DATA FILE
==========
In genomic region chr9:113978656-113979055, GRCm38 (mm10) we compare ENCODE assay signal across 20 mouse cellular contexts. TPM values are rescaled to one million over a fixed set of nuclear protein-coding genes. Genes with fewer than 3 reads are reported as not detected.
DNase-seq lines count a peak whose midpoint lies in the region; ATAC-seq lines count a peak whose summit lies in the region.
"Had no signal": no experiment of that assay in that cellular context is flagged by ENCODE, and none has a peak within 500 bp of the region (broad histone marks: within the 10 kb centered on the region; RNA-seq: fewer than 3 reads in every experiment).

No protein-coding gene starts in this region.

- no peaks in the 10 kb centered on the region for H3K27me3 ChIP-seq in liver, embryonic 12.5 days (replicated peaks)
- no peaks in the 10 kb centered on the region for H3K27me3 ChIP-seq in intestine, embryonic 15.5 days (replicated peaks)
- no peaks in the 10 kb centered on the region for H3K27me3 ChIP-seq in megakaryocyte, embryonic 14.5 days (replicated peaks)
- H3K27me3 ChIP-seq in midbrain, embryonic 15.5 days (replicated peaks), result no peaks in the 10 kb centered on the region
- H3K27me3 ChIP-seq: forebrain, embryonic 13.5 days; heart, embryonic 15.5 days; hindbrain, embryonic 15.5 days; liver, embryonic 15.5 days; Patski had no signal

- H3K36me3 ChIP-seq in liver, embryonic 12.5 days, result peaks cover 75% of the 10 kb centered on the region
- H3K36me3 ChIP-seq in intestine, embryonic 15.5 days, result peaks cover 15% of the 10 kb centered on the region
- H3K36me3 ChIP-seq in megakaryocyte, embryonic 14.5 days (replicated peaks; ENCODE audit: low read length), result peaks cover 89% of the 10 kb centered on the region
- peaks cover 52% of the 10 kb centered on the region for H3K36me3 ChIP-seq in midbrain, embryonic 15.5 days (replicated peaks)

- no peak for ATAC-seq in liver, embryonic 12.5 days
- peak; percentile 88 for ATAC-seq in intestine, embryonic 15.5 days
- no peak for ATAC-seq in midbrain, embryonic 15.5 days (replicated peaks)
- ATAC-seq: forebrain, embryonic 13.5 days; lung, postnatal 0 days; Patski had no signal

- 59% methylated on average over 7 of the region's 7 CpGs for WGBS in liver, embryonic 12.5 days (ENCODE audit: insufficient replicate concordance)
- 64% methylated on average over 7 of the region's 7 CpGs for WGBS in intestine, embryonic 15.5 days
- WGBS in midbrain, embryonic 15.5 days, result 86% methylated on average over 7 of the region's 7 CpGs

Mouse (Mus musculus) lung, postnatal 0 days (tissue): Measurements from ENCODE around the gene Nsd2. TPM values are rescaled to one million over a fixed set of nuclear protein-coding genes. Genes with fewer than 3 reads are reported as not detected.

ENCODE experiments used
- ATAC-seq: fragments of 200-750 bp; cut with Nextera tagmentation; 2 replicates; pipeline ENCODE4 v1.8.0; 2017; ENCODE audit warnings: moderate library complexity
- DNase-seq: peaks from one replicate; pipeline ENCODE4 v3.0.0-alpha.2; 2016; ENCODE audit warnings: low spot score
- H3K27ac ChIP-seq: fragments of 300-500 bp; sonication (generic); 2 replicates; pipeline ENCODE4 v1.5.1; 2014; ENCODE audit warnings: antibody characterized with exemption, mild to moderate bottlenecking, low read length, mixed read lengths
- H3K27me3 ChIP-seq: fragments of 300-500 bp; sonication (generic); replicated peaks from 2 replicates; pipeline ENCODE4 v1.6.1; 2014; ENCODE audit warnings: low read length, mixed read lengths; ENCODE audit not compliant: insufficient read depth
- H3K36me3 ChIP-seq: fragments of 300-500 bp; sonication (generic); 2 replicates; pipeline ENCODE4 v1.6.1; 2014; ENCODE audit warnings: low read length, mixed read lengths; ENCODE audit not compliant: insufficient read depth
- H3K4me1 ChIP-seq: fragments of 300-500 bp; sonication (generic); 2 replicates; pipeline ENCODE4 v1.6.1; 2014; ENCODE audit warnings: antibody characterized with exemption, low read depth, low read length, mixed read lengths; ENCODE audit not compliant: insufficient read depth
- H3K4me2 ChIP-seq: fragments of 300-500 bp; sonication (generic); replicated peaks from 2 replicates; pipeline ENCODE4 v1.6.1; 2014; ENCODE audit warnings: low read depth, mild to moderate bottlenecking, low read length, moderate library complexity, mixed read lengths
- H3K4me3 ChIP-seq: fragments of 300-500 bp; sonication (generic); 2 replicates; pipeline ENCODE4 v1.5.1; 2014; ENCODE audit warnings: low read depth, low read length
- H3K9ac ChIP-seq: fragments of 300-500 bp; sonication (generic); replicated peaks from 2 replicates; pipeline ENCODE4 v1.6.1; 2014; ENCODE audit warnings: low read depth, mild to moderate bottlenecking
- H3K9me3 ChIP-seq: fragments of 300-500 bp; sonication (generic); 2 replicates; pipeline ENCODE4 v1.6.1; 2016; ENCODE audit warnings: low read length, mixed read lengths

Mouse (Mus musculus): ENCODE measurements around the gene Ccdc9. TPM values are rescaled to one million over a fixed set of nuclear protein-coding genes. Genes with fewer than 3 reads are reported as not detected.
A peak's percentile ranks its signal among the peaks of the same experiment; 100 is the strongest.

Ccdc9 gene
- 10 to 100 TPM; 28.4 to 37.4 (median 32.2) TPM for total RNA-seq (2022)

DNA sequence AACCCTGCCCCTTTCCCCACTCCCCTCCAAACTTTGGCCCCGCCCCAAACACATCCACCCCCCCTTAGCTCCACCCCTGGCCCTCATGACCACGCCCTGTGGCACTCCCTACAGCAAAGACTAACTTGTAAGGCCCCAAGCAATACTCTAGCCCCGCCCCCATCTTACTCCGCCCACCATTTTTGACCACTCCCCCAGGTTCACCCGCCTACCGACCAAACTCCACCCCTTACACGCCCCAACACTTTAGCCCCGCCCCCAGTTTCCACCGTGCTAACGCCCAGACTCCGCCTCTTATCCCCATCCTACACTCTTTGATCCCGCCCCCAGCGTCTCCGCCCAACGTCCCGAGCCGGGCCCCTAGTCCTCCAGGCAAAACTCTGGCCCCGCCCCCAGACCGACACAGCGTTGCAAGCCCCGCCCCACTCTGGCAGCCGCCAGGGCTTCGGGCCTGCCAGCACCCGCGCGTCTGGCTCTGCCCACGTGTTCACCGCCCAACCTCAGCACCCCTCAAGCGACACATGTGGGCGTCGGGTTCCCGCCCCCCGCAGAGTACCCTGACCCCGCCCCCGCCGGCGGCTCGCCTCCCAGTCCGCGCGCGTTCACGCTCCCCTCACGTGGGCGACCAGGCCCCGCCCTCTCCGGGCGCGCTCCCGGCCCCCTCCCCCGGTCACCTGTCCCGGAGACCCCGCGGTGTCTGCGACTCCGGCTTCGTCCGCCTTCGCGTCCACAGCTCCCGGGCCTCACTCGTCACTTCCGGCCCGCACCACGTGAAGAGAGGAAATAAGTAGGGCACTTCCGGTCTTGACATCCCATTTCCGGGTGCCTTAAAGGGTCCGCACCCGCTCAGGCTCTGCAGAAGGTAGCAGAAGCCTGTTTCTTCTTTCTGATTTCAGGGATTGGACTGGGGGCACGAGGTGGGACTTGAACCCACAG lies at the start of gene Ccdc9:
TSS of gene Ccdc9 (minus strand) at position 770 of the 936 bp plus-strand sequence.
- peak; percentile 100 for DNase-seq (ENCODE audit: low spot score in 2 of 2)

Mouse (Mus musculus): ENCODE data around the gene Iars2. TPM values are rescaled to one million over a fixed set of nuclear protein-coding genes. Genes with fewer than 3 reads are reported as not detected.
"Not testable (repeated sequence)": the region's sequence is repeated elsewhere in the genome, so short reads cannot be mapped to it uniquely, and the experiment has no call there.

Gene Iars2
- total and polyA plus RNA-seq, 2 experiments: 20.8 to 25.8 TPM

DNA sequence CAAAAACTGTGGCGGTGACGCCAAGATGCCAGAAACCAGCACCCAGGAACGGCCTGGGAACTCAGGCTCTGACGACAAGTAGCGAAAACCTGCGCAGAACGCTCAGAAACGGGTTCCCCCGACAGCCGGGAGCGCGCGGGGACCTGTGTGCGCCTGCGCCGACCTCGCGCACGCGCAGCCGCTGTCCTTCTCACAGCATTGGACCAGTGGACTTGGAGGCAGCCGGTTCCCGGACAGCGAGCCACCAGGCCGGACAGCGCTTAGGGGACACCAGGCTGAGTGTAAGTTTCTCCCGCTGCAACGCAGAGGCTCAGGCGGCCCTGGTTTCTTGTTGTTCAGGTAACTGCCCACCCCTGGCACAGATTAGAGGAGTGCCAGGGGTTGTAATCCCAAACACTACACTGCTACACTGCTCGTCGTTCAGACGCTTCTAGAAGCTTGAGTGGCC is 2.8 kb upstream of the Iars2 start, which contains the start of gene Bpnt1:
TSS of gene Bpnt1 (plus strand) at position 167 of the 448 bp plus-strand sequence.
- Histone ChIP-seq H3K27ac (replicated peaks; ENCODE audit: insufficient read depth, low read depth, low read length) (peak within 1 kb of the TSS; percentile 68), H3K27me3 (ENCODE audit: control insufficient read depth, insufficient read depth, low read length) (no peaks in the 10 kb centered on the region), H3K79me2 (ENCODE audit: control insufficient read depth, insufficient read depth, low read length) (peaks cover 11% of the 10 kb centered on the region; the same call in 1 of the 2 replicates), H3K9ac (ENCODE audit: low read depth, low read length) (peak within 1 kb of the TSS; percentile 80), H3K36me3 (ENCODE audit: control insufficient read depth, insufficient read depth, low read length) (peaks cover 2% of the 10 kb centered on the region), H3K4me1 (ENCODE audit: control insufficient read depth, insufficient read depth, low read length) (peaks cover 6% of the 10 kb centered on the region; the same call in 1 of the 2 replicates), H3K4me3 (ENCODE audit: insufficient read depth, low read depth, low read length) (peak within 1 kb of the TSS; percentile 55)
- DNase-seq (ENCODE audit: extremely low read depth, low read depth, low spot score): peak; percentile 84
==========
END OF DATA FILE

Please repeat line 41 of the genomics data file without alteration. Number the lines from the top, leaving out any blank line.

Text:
"Not testable (repeated sequence)": the region's sequence is repeated elsewhere in the genome, so short reads cannot be mapped to it uniquely, and the experiment has no call there.